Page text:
Playing the God of Art
The painting above belongs to the British artist, Damien Hirst and it is a combination of his earlier paintings where the artist twirled oil paint onto a rotating wheel to form a psychedelic canvas disk. He also used the Blue Morpho butterfly to encrust it into the work.
In a few hours, the Gagosian Gallery in Beverly Hills, California will open its doors to collectors, art curators and critics and to Hirst's exhibition entitled Superstition. What is intriguing from these painting is Hirst's use of geometric patterns which he has constructed a mandala. The sacred symbol has a beauty which many artisans have used to create the physical representation in the likeness of God. Hirst shows this concept through his cathedral like stain glass rose window paintings. See the related post on Damien Hirst work on auction at Sotheby's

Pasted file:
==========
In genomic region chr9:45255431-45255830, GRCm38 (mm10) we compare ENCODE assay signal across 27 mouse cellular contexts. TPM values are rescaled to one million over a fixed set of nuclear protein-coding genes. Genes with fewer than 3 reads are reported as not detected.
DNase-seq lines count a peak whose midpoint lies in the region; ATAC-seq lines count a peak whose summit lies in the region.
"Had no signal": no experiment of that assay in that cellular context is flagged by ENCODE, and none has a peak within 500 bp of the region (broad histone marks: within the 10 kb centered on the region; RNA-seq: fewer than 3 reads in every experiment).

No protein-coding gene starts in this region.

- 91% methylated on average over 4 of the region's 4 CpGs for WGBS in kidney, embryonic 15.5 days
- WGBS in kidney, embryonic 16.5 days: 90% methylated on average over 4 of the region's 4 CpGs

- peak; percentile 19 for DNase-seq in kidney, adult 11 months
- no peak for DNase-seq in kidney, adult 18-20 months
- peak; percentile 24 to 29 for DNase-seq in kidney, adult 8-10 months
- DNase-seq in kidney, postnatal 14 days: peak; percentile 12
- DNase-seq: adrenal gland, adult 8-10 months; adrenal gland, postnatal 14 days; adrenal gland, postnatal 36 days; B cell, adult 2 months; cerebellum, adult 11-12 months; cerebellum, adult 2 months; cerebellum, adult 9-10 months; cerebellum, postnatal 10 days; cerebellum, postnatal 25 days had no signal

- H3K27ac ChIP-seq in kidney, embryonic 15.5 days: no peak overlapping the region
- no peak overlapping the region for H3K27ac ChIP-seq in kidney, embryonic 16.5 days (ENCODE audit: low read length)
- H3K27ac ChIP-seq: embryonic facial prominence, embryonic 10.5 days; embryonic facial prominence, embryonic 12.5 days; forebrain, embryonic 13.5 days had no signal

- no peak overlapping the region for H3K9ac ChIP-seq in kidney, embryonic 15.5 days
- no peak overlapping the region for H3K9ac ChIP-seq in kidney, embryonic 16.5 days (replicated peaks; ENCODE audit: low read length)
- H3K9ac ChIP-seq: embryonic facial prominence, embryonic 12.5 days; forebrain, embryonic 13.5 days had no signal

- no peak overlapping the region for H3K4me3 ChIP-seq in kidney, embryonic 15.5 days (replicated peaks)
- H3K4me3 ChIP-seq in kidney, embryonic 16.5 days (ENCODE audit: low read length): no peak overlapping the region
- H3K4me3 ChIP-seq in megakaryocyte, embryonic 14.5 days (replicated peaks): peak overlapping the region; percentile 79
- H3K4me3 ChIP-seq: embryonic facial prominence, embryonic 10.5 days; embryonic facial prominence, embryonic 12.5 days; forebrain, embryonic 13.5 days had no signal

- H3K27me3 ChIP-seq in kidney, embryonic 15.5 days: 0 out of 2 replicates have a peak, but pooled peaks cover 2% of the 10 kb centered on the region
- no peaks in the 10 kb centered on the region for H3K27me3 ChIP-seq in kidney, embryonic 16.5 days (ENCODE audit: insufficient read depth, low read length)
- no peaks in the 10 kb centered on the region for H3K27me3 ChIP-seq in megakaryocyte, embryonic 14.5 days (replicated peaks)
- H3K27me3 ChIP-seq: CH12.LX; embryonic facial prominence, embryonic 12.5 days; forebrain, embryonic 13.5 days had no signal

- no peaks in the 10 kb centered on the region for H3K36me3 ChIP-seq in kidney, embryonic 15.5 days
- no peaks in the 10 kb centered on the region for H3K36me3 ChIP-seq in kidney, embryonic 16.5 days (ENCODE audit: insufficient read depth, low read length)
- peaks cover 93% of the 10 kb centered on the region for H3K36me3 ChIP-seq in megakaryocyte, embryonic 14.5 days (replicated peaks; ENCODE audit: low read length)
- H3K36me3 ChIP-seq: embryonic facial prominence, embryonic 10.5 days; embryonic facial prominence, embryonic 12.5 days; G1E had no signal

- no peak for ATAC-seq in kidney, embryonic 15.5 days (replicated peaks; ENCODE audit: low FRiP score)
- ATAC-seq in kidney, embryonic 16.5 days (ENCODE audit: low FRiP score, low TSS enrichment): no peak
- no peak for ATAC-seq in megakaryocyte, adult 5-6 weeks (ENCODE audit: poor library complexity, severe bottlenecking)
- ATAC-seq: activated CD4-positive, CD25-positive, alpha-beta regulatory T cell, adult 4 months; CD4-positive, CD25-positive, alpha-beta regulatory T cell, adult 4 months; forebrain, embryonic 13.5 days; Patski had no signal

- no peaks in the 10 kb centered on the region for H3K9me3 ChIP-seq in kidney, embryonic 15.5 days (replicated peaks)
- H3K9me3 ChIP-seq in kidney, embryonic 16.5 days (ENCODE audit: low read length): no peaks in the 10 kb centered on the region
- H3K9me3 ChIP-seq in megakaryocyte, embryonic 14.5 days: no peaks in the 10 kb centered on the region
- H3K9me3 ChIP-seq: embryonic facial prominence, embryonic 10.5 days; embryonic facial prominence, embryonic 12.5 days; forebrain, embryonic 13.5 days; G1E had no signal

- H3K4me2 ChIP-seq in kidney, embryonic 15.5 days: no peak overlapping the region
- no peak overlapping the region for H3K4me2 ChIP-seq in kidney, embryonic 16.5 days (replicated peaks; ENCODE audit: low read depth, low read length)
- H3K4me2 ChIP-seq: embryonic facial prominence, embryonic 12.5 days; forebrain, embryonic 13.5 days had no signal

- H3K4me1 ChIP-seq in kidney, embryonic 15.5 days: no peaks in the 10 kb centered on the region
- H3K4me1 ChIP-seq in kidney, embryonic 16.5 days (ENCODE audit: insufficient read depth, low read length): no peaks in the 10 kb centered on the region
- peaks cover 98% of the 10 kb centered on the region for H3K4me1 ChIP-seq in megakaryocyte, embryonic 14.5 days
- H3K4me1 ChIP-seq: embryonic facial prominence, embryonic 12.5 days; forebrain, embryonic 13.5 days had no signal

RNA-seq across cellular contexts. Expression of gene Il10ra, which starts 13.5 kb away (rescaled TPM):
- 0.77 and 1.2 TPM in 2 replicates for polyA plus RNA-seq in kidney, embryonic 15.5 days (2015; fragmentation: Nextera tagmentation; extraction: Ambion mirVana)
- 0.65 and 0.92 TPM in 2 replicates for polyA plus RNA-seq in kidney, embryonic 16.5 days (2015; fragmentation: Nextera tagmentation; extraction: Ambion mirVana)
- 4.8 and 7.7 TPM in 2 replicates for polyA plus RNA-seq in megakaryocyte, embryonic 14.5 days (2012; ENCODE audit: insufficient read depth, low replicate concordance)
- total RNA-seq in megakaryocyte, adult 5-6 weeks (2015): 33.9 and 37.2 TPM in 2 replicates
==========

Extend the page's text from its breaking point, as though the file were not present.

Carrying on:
Geometric patterns constructed as a mandala used in Artbooks The science behind these mathematical patterns shows that it has a calming and mystifying affect on the mind. It also transcends a beauty that can't be explained. Since 2000, the bookman has produced a series of handmade Artbooks using these complex geometric patterns.